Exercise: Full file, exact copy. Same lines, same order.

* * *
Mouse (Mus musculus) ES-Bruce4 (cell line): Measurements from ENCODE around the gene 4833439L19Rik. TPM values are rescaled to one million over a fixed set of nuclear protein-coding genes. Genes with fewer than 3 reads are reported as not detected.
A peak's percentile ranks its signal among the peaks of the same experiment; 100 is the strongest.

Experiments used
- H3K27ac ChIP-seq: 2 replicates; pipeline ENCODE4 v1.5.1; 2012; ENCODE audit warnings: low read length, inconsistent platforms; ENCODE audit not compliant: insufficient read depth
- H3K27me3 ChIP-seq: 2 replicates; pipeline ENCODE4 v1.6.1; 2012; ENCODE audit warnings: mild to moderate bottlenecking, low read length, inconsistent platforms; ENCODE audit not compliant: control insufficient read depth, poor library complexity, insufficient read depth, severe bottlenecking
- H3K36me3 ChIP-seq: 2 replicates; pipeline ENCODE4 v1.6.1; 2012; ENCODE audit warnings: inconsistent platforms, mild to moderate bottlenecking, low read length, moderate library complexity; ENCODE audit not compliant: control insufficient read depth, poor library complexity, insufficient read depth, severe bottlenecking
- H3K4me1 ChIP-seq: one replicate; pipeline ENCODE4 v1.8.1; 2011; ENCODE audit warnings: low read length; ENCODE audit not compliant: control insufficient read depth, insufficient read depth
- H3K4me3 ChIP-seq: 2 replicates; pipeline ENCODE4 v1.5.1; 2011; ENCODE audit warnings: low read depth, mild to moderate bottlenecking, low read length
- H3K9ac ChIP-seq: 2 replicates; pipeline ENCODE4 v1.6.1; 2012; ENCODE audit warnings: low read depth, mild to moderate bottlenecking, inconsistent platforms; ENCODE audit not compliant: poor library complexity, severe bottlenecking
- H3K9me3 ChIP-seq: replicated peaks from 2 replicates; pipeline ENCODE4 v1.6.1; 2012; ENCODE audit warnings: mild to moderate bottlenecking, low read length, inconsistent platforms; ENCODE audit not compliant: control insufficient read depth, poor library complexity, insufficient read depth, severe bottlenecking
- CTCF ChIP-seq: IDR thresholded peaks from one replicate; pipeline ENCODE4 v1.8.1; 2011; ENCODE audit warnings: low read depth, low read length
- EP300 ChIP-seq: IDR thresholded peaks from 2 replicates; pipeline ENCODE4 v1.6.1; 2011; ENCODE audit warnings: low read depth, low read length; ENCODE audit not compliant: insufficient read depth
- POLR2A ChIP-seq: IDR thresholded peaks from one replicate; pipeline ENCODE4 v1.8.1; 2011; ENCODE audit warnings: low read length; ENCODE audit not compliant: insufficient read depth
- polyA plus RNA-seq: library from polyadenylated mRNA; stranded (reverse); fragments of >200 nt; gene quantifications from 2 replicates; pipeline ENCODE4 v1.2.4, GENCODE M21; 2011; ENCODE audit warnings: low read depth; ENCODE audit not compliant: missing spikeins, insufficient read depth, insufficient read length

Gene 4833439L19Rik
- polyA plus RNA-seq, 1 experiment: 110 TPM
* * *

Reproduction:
Mouse (Mus musculus) ES-Bruce4 (cell line): Measurements from ENCODE around the gene 4833439L19Rik. TPM values are rescaled to one million over a fixed set of nuclear protein-coding genes. Genes with fewer than 3 reads are reported as not detected.
A peak's percentile ranks its signal among the peaks of the same experiment; 100 is the strongest.

Experiments used
- H3K27ac ChIP-seq: 2 replicates; pipeline ENCODE4 v1.5.1; 2012; ENCODE audit warnings: low read length, inconsistent platforms; ENCODE audit not compliant: insufficient read depth
- H3K27me3 ChIP-seq: 2 replicates; pipeline ENCODE4 v1.6.1; 2012; ENCODE audit warnings: mild to moderate bottlenecking, low read length, inconsistent platforms; ENCODE audit not compliant: control insufficient read depth, poor library complexity, insufficient read depth, severe bottlenecking
- H3K36me3 ChIP-seq: 2 replicates; pipeline ENCODE4 v1.6.1; 2012; ENCODE audit warnings: inconsistent platforms, mild to moderate bottlenecking, low read length, moderate library complexity; ENCODE audit not compliant: control insufficient read depth, poor library complexity, insufficient read depth, severe bottlenecking
- H3K4me1 ChIP-seq: one replicate; pipeline ENCODE4 v1.8.1; 2011; ENCODE audit warnings: low read length; ENCODE audit not compliant: control insufficient read depth, insufficient read depth
- H3K4me3 ChIP-seq: 2 replicates; pipeline ENCODE4 v1.5.1; 2011; ENCODE audit warnings: low read depth, mild to moderate bottlenecking, low read length
- H3K9ac ChIP-seq: 2 replicates; pipeline ENCODE4 v1.6.1; 2012; ENCODE audit warnings: low read depth, mild to moderate bottlenecking, inconsistent platforms; ENCODE audit not compliant: poor library complexity, severe bottlenecking
- H3K9me3 ChIP-seq: replicated peaks from 2 replicates; pipeline ENCODE4 v1.6.1; 2012; ENCODE audit warnings: mild to moderate bottlenecking, low read length, inconsistent platforms; ENCODE audit not compliant: control insufficient read depth, poor library complexity, insufficient read depth, severe bottlenecking
- CTCF ChIP-seq: IDR thresholded peaks from one replicate; pipeline ENCODE4 v1.8.1; 2011; ENCODE audit warnings: low read depth, low read length
- EP300 ChIP-seq: IDR thresholded peaks from 2 replicates; pipeline ENCODE4 v1.6.1; 2011; ENCODE audit warnings: low read depth, low read length; ENCODE audit not compliant: insufficient read depth
- POLR2A ChIP-seq: IDR thresholded peaks from one replicate; pipeline ENCODE4 v1.8.1; 2011; ENCODE audit warnings: low read length; ENCODE audit not compliant: insufficient read depth
- polyA plus RNA-seq: library from polyadenylated mRNA; stranded (reverse); fragments of >200 nt; gene quantifications from 2 replicates; pipeline ENCODE4 v1.2.4, GENCODE M21; 2011; ENCODE audit warnings: low read depth; ENCODE audit not compliant: missing spikeins, insufficient read depth, insufficient read length

Gene 4833439L19Rik
- polyA plus RNA-seq, 1 experiment: 110 TPM